It's a bit of a misconception that the Easter Island statues are just heads (although some have been buried up to their necks over time). They also have torsos, with most ending at the top of the thigh, while some are complete kneeling figures. In fact one of our favourite travellers, Jen N, she of the phallic symbol fixation, noted with great curiosity that the statues often seemed to be trying to cover their groin area with carved hands- you have to admire a girl who seems to be looking south while most others are looking north.
With debatable groin area accuracy, each statue represented the deceased head of a family ancestor and supposedly brought spiritual powers to its builders. The average 'head' is about 13 feet tall, and weighs 14 tons (and before Carol C gets to it, that is considerably more than me!). While the production and transportation of the moai is considered a remarkable creative and physical feat, there is a degree of mystery around how and why this was done. With their stone lips sealed tight, you get a sense that they want to speak,
but are forever relegated to a frozen gaze and a silent guardian role. Beyond DH's theory of space alien involvement, there is some consensus that the construction of the moai contributed to a civilization implosion because it resulted in an environmental degradation when extreme deforestation destabilized an already precarious ecosystem. Loss of the large trees to be used as rollers meant that residents were no longer able to build seaworthy vessels, significantly diminishing their fishing abilities. This was further exacerbated by the loss of land birds and the collapse in seabird populations as a potential source of food. Loss of resources and overpopulation led to cannibalism and the huri mo'ai (statue-toppling)resulted as a part of fierce internal wars and very few moai remained upright.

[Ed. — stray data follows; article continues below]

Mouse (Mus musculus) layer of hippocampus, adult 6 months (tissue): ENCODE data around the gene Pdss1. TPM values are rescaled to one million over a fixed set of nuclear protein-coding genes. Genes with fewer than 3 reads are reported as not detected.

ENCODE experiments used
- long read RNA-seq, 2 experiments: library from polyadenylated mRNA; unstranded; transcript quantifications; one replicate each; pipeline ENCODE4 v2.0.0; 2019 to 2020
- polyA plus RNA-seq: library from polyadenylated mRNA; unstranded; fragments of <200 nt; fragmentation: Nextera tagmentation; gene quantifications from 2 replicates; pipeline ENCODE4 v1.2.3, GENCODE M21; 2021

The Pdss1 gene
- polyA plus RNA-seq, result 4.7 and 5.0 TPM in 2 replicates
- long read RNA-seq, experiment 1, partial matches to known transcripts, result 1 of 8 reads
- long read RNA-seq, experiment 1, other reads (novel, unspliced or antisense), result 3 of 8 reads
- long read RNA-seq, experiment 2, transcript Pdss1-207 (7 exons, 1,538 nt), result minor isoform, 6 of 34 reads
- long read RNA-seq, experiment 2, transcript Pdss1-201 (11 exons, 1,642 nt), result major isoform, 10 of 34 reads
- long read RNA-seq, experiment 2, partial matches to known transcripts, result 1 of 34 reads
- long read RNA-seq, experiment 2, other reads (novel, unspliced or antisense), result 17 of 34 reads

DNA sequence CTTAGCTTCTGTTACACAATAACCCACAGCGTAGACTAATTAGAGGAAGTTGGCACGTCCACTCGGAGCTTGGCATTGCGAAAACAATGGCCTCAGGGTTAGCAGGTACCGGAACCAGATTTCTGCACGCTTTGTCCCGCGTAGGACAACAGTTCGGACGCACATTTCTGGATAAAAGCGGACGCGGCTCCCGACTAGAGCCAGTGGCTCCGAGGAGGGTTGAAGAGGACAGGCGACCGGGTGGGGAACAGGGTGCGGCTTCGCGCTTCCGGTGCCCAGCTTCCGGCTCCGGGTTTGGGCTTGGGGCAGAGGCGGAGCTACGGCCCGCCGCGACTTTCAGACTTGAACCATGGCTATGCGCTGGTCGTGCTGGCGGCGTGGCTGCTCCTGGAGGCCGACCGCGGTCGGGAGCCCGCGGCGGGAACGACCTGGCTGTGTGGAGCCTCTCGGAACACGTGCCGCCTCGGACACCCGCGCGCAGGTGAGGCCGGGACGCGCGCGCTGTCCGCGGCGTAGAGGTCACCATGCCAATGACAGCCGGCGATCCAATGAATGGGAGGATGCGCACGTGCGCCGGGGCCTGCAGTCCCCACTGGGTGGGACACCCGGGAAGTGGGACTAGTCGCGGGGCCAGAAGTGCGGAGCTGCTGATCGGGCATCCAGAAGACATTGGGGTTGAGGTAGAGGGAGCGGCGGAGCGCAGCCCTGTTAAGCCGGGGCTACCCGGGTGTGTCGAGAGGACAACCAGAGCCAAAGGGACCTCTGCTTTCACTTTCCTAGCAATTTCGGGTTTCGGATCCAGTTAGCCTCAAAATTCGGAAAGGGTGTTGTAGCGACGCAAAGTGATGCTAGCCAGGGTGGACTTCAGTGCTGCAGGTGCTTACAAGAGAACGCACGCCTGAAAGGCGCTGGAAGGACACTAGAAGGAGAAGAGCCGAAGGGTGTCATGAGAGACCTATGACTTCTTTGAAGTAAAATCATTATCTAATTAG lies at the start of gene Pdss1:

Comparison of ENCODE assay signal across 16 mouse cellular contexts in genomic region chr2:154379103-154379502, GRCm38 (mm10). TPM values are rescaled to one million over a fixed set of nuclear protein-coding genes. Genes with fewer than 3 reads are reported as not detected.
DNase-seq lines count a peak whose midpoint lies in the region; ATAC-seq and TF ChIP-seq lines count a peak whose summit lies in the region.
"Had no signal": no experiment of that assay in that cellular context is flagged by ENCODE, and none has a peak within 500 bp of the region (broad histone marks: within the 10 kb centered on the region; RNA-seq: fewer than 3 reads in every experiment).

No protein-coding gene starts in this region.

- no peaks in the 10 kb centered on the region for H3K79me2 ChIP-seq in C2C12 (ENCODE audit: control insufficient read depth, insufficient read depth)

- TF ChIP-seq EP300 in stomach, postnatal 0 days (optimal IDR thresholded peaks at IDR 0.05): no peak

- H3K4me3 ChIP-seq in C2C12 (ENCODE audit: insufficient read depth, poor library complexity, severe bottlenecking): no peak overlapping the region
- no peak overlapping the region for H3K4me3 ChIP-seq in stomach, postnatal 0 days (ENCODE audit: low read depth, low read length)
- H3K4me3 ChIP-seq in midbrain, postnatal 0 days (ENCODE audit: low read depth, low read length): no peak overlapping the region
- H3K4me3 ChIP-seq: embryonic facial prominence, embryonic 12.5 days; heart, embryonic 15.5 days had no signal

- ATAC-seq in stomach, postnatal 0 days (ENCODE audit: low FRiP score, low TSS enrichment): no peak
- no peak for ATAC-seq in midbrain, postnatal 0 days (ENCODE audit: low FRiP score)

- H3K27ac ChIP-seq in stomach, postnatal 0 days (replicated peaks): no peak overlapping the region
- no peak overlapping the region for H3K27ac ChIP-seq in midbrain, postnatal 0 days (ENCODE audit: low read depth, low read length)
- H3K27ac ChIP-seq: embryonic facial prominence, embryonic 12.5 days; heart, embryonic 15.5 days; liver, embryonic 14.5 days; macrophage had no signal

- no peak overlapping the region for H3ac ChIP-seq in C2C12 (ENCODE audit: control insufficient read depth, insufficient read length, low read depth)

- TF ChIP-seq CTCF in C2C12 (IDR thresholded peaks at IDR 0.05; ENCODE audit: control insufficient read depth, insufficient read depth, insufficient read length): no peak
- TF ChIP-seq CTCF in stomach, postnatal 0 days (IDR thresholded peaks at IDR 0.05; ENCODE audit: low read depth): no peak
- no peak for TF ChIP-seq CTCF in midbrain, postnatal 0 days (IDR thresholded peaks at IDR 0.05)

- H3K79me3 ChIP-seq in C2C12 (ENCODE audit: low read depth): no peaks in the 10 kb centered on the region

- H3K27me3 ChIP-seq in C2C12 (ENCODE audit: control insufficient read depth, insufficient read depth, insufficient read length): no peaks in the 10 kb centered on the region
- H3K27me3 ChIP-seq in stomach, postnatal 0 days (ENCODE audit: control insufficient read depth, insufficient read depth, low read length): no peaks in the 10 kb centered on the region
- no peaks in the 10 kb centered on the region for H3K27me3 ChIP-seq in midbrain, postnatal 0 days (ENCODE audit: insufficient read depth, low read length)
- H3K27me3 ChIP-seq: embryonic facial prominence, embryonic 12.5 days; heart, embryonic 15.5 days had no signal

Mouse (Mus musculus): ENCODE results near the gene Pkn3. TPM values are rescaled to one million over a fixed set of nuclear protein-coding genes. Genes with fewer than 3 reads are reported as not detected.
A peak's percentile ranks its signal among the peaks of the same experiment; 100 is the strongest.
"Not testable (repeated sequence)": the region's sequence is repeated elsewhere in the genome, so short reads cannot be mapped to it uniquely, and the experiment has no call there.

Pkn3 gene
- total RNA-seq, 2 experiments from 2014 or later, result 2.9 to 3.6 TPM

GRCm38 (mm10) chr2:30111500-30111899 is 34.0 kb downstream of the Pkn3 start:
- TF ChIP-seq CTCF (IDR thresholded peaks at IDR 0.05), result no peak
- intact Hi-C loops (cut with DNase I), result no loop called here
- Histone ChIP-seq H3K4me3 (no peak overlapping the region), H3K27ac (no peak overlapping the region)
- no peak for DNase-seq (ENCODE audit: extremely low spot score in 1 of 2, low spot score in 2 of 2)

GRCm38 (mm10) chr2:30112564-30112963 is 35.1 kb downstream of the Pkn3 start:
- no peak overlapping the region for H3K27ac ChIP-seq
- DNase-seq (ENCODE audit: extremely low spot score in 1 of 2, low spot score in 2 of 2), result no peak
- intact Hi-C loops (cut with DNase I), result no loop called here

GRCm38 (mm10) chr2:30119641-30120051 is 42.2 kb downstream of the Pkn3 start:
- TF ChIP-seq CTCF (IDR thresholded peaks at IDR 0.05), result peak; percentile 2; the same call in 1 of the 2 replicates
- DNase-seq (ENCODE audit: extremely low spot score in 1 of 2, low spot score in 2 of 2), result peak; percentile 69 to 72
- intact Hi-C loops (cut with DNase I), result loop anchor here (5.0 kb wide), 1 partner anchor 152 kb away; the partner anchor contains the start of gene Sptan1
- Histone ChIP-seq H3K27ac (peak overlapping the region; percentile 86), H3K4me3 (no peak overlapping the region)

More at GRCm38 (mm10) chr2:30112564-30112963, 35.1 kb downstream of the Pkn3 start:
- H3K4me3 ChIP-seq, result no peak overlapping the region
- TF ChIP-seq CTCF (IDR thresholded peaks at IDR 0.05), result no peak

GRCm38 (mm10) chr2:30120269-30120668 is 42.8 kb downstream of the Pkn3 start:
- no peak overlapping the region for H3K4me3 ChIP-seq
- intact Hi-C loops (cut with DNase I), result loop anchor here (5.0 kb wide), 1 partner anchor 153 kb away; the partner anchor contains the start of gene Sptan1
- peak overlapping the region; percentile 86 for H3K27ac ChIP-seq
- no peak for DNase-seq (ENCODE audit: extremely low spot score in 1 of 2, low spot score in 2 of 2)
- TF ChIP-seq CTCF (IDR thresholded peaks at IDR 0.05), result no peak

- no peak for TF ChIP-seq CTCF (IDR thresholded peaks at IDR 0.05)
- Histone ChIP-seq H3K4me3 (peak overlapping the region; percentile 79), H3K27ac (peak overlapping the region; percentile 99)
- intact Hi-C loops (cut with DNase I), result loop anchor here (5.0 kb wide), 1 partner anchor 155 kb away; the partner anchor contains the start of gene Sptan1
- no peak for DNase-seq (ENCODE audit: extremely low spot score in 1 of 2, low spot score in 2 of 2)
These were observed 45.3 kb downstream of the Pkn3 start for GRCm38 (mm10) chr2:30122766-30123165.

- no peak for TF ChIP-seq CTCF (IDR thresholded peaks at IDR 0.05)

This in turn led to an end of the Ancestor Cult as warriors known as matatoa gained more power which morphed into the Bird Man Cult. This cult maintained that, although the ancestors still provided for their descendants, the medium through which the living could contact the dead was no longer big-head statues, but human beings chosen through a competition. The purpose of the birdman contest was to obtain the first egg of the season from
the offshore islet Motu Nui. Contestants descended the sheer cliffs of Orongo and swam to Motu Nui where they awaited the coming of the birds- having snatched an egg, the first contestant to swim back was declared birdman for that year.
If it wasn't located on the same island and covered by the huge shadow cast by the mysterious moai of Easter Island, Orongo would be a destination in its own right. In much the same way that the attraction of Machu Pichu is its magical setting, Orongo is a stone village and ceremonial centre with a dramatic location on the crater lip of Rano Kau right at the point where a 250 meter sea cliff converges with the inner wall of the crater. The inside of the crater is a jaw-dropping example of the artwork mother nature is capable of. Maybe it was the fact that we had the place pretty much to ourselves, or that the prevailing winds seemed like whispers from the past, but we really enjoyed Orongo as a big Wow and quite distinct from the moai- the islands other big Wow.
We never did get to the stonehead fatigue that others complain of although sifting
through thousands of moai photos will probably bring that on. We did enjoy pretty much everything the island had to offer- it was a long way to go but well worth it.